• Would you like an all-expense paid trip to Zombie Island? SACT alumna Elizabeth Zaragoza and Paul Kane grad Jessica Fedorek give us a preview in “Brains” The Zombie Musical.
• St. Albert resident Olivia Latta joins the cast of Feast, a play about a cult awaiting the end of the world and what happens when it doesn’t.
• St. Albert improvisers Leah Anderson and Scott C. Bourgeois bill themselves as the trendiest social media improv show in #YEGPROV. Bring a fully-charged smartphone.
• There is no such thing as gun control in Happy Whackin’ Jim McCrackin starring St. Albert resident Amanda Blair and man about town Cliff Kelly.
• SACT alumna Cynthia Hicks has once again landed a starring role in Rent: The Musical, a tale of poor artists struggling to survive in gritty New York in the shadow of HIV/AIDS.
• Aesop’s Fabulous Fables: the Musical melds the talents of St. Albert playwright Jesse Harlton, director Elizabeth Montague and actor Michael Paruby.
• Letters Home From Camp Leaky links the artistry of playwright Jesse Harlton and Quinn Hinch, the directing talent of Sara Bruno and the acting chops of Michael Paruby with nostalgic memories of bug bites, leaches and poison ivy.
• In a nod to the Great Depression, Elizabeth Montague directs Neverman, a story about a newlywed farm couple struggling against bankruptcy and starvation.
• Go For Broke’s zany improv game show, The Brash and The Ridiculous, is packed with local talent – Sean Bedard, Josh Languedoc, Ali Yusuf, Scott Pedrick, Tyler Dettling and Jeremy LeRiche.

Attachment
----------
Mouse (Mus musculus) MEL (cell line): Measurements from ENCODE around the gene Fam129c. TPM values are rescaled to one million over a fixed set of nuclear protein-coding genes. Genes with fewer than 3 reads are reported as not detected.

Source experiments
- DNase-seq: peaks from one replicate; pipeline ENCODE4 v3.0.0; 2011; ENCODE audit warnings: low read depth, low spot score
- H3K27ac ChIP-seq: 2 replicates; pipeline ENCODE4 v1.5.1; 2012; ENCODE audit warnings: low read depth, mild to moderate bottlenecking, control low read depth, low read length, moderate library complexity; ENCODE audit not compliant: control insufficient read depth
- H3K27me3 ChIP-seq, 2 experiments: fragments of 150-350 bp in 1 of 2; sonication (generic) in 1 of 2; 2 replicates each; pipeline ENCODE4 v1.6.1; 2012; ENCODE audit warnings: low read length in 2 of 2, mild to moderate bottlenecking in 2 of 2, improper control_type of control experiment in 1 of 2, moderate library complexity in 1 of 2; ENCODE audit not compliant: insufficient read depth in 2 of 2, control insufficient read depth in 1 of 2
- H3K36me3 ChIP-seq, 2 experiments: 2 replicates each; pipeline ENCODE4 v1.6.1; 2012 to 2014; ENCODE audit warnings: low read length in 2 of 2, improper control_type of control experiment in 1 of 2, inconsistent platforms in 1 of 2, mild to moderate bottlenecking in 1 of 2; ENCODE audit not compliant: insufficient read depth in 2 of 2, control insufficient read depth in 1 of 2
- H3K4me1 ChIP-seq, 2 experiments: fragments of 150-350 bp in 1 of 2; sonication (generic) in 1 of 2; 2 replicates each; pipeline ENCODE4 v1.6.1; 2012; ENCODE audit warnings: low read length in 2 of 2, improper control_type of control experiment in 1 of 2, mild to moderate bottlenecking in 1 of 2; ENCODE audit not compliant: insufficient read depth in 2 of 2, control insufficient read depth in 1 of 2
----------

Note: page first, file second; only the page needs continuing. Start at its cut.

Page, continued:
• Outcasts can sometimes develop special powers. At least that’s what St. Albert musical theatre instructor Hillary Gillett reveals in Carrie: The Musical.
• Although Candice Fiorentino no longer teaches musical theatre in the city, she makes us take stock of what it means to be human in Anatolia Speaks.
• How does death release our thoughts? Former St. Albert drama instructor Eva Colmers stars in Lost in Montmartre set at the wake of an artist in a cabaret.
• It’s tough to sandwich another St. Albert actor in the musical lineup of Little Shop of Horrors. Directed by Paul Kane grad Lauren Body with local musical director Michael Clark, it rocks with the artistry of Andrew Boyd, David Johnston, Robyn Kumish and Dylan Rosychuk.
• St. Albert resident Darcy Robinson joins the cast of Coraline The Musical, a magical, mystery narrative where everyone has buttons for eyes.
• In Things Donne & Undonne École La Mission music teacher Catharine Kubash is part of an eight-voice choir that resuscitates the life of 17th century poet John Donne.
• Sturgeon County’s Emma Frazier a.k.a. Daytime Emma and Bellerose grad Shelby Drozdowski a.k.a. Shelby Cobra fan and shimmy their way through a catalogue of the King’s music in Capital City Burlesque Presents: An Elvis Odyssey.
• The bubble-gum pop of Spearsical The Musical and its sequel Spearsical The Musical 2 – Oops…We Did It Again hits the stage in all its candy coatings with St. Albert singer-actors Crystal Hanson and Lexy Strumecki.
• Two regulars from the Edmonton Musical Theatre stable – Jaime Johansson and Barbara Hubbard explore the challenges of finding that perfect someone in Love, Live and Lust.